The phrasing of that viral tweet is also more to lionise Kirby too, rather than being anything particularly relevant to Black Panther. That in itself does a disservice to both — there’s more than enough to praise Kirby for, both on and off the page, without having to make up altercations with non-existent editors and credit him with work he had no hand in!
On a media literacy level, it should be self evident why it’s a problem — over 4000 retweets, plus countless reposts on Facebook, Tumblr, et al, with barely anyone checking if it’s true. Some versions of the offending tweet were even accompanied by the cover of Jungle Action #19, which is evidently not Kirby’s distinctive style! It was actually by Gil Kane and Dan Adkins.
This frenzy to uncritically retweet (to seem super-woke? To get on the Panther hype train? To add a comment and hope to go viral themselves?) is a near-perfect example of the old saying “a lie can run around the world before the truth has got its boots on”.
Most importantly though, I think, is that it shows how increasingly important fact-checking is.
Much has been said and written in recent years about the scourge of ‘fake news’, and the impact it has had on elections around the world. While it may appear that the political right has been most-targeted and most-vulnerable to bogus stories, this shows that even well-meaning people — seeking to share something that, at a glance, seems positive and matches well enough with what they might have heard of Kirby — can be just as easily manipulated by lies, false statements, and tales of events that are easily proven false.
If people unthinkingly jump on the bandwagon for something as ultimately harmless as this, how much thought do you think is typically given when sharing content or news stories that are far more emotive or important? How badly do you think social media, and the public mood it carries, can be manipulated by those acting deliberately to misinform? Look at how widely a fake message spread here, with the myth of Kirby vs the Klan.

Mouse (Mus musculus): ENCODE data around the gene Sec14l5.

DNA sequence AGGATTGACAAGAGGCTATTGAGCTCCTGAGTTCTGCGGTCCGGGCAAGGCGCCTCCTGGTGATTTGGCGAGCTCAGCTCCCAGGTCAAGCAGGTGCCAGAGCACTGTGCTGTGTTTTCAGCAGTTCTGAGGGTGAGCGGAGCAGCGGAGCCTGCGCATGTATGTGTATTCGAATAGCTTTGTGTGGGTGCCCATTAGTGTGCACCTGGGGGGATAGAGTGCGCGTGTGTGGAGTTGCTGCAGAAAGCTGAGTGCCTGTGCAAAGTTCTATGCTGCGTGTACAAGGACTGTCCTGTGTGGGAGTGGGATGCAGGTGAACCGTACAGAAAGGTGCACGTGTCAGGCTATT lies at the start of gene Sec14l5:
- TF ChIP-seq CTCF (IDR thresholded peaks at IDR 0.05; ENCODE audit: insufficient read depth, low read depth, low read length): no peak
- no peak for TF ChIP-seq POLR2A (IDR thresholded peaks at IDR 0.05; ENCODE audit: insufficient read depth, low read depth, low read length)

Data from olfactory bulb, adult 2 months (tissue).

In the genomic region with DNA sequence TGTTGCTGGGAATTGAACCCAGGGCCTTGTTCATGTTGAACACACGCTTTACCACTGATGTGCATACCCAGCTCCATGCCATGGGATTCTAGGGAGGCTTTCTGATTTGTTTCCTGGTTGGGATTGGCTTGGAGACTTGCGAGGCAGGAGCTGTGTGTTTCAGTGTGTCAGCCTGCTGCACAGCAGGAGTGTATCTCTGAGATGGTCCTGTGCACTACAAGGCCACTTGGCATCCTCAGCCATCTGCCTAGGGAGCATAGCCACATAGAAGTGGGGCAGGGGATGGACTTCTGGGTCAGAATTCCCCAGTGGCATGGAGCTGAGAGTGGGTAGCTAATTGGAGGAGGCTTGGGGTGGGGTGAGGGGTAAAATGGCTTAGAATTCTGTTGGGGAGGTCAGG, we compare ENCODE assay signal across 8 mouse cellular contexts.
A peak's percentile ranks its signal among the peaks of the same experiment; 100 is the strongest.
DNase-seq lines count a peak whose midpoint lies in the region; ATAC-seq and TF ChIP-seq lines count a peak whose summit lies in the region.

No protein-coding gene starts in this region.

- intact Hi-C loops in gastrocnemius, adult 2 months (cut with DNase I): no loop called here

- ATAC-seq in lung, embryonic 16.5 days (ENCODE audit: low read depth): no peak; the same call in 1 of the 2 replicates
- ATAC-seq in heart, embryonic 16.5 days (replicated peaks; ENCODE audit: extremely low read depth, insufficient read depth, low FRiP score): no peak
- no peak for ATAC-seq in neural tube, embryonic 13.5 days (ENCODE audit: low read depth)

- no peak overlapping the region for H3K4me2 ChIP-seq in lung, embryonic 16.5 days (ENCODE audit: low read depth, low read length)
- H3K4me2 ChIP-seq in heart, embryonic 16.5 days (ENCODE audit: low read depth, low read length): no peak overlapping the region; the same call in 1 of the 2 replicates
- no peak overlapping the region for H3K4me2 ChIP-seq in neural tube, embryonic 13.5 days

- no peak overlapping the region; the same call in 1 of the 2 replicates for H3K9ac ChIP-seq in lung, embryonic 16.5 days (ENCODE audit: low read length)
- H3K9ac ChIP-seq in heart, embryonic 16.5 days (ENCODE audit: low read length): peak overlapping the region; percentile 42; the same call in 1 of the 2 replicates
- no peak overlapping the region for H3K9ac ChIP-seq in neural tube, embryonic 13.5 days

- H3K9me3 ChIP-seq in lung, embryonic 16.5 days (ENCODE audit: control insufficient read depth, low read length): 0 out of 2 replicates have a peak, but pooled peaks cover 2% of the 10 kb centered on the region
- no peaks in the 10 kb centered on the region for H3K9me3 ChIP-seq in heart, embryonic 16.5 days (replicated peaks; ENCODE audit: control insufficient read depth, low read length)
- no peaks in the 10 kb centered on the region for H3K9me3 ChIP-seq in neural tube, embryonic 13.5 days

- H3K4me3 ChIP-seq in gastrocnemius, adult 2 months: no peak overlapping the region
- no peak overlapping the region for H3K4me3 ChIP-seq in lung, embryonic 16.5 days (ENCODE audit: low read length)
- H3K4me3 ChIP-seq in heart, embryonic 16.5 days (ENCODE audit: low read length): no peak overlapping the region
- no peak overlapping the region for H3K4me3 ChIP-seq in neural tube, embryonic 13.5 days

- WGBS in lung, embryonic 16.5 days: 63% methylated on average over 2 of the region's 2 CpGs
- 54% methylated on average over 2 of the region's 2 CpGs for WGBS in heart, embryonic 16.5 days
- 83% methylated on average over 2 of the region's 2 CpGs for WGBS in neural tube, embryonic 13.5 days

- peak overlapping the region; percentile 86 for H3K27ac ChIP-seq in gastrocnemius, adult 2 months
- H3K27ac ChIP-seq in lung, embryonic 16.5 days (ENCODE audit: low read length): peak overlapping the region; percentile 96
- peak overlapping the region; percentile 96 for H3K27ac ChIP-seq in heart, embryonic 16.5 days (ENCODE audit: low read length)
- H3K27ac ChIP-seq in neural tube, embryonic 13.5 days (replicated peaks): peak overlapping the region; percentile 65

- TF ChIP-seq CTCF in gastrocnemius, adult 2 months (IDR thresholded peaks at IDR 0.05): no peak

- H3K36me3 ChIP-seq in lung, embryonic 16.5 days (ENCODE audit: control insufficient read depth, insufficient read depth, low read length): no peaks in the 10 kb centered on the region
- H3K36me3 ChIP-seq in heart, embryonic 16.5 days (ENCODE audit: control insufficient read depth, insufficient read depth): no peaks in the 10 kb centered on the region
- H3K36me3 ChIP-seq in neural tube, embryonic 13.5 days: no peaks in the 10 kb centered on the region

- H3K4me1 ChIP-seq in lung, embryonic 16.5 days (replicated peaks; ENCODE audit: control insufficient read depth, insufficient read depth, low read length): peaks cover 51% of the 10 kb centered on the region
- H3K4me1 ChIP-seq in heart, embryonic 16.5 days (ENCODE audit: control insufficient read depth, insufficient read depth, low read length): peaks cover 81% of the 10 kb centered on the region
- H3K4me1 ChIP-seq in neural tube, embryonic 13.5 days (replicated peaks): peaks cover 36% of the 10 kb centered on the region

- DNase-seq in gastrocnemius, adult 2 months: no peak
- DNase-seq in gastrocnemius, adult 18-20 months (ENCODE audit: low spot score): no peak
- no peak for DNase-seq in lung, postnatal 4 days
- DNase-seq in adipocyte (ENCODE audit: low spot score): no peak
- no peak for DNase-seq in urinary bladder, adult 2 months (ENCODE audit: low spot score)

When I posted this in its original form as a Tweetstorm, I said “What’s worse is, unless lightning strikes with this thread, a tiny fraction will see the truth compared to the thousands who saw the original tweet”. It seems, miraculously, that lightning did strike, as that thread currently has 3400+ retweets itself (this essay form expands on the Twitter version and corrects a couple of typos and mis-credits of my own, based on the credits of the original issues which did not name the cover artists). I’m pleased more people are seeing the true version of comics history, and are perhaps a little more aware of how important it is to be critically aware of even seemingly benign information they see on the internet.
Propaganda — which is what we should really call “fake news” — can spread just as easily across the entire political spectrum. Think of that, next time you hover over the ‘retweet’ button.
Anyway, if you’ve read this far, have a couple of gorgeous pages from Jungle Action as a reward. The first, by Rich Buckler, was published in #8:
the second, by Billy Graham, was in #20:
Both are collected in Black Panther Epic Collection: Panther’s Rage (ISBN: 978–1302901905), which collect’s T’Challa’s first appearances in Fantastic Four, and the entirety of the Jungle Action run.